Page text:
Friends are just so important. Especially when you're a stay-at-home mom, and even more so when you don't have family nearby. It's not always easy to convince my homebody children to willingly get out of the house to join various activities, and quite frequently they do embarrassing things like unwrapping gifts under someone else's Christmas tree. I know I can't let that stuff prevent me from staying connected though.
7. Potty train my daughter and enjoy some diaper-free days.
After our attempt with the sticker chart, B still didn't seem overly interested in using the potty. She goes most nights before her bath and will occasionally tell me when she needs to go. For the most part though? I am met with serious resistance if I suggest she might like to sit on the potty at a time when it does not suit Her Royal Highness. I am going to have to put some thought into how to best manage this effort with her particular personality.
8. Complete the plan we hatched a few days ago to redesign our downstairs space.
We currently have an entire room in our basement that gets used about twice a year. My husband has been wanting to install a bar down there to make it more conducive to adult entertaining (hmm, that doesn't sound right) but I have been unable to envision how to incorporate it into our current set-up. A particularly compelling deal on Craigslist kind of forced the conversation, however, and we were able to come to an arrangement that suits us both. I get to tackle turning the unused room (currently referred to as the gym because it holds a weight bench that no one ever uses) into a new playroom for the kids and Chris will convert the current playroom into a Man Cave of sorts. The main family room down there will remain neutral territory. I'm pretty excited to get this project going, and I think it will add value to our house.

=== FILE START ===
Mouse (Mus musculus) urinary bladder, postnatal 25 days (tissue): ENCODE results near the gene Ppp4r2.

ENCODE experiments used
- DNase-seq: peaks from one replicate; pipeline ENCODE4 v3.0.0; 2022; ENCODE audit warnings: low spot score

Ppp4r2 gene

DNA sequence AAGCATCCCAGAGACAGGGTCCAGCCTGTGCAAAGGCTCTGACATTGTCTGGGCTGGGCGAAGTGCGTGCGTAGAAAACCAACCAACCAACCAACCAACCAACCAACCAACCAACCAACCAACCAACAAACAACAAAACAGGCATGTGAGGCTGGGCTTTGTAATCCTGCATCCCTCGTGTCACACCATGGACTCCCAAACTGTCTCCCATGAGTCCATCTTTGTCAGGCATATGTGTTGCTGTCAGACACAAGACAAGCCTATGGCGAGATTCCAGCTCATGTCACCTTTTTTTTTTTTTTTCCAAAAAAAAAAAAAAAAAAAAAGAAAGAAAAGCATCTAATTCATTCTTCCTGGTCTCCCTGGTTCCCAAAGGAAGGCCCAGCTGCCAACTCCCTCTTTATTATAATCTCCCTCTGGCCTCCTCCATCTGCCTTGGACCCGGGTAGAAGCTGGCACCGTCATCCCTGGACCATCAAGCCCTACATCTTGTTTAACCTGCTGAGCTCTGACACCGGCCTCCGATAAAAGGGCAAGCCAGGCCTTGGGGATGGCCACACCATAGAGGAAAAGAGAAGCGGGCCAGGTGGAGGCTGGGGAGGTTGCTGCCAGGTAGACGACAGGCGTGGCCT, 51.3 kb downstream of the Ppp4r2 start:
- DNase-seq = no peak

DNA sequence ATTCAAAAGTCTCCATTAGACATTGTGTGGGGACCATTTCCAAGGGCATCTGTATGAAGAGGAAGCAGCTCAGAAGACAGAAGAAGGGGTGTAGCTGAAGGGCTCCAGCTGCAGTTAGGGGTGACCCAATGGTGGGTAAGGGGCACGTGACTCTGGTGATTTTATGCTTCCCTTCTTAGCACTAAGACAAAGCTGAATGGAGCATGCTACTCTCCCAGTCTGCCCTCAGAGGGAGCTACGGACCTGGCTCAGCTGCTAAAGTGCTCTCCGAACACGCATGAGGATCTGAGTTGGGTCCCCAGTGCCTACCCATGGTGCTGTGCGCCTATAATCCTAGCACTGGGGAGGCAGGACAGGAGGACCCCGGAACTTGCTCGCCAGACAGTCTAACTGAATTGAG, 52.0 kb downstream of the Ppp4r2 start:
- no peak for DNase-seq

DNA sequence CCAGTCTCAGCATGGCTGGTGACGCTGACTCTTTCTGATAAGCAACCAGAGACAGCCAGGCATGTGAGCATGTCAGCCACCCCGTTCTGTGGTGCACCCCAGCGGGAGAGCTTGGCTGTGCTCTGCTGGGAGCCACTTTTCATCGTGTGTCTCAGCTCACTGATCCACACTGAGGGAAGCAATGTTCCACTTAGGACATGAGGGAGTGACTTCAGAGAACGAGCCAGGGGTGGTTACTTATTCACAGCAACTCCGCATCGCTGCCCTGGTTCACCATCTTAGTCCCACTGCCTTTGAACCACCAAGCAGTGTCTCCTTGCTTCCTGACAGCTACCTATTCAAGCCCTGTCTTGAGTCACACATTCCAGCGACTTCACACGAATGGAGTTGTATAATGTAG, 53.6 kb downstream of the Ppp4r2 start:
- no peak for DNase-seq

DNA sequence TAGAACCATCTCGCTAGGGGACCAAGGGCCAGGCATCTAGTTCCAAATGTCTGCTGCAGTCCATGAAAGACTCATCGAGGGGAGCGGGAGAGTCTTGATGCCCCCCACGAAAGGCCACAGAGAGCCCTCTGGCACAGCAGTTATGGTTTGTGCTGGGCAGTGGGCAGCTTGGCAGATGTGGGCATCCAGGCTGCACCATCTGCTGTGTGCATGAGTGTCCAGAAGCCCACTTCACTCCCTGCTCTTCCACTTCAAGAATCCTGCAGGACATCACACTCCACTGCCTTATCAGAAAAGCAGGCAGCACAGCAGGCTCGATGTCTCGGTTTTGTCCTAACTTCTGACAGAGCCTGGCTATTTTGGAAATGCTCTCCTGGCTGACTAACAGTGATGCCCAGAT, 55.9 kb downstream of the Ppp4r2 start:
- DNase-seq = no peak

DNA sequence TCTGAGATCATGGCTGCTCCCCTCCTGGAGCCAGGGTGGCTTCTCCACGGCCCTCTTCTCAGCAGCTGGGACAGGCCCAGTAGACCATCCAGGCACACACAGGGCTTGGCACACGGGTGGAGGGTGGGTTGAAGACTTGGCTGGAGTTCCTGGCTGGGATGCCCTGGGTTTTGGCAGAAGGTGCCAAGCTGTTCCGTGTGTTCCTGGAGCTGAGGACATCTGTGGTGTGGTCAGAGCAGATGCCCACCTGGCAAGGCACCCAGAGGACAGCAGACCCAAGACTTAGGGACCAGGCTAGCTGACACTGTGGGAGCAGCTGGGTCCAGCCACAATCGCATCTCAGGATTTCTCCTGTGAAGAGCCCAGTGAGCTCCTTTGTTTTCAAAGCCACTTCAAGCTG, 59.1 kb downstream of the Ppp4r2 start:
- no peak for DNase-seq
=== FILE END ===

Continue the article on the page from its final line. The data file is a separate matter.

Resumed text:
9. Continue to take my kids to the library once a week (ish).
I'm really fortunate in that our closest branch of the library is very child-friendly. Sometimes my kids are complete monsters and the trip is fraught with grabbed upper arms and hissed threats to leave early. More often though, they play nicely with the wonderful playspace, we come home with new books to read before bed and I can usually grab 45 seconds to run through the adult stacks and get a few for myself. I really want to continue to do this so that visiting library is entrenched in their habits as they get older. I do everything I can to foster a love of reading in them and I so, so hope that one day they will love books as much as I do.
10. Avoid complacency in my marriage.
Chris and I met 11 years ago in January and we've been married for eight. I don't really write a lot about our relationship here because, well, some topics are a little more off-limits than others. I haven't ever really discussed with him how much he is comfortable with me sharing, so I'm erring on the side of privacy. I don't think he'd mind me saying though, that I think we have a really great partnership. We're very different in many ways but also very compatible and I think we are both generally mindful of nurturing our relationship. It takes work though. With small kids and jobs and all the technological distractions these days, it's pretty easy to let the days slip by without really checking in with each other. And if you're in it for the long haul - which we are - there is a certain amount of growth and change and adaptation that takes place over time. Perhaps this is really just a long-winded way of saying More Date Nights!
I could definitely keep writing but 10 feels like a nice round number. We're celebrating New Year's Eve with friends tomorrow evening, so I'll sign off for the year now. Regardless of how 2011 treated you, I hope nothing but the best for 2012.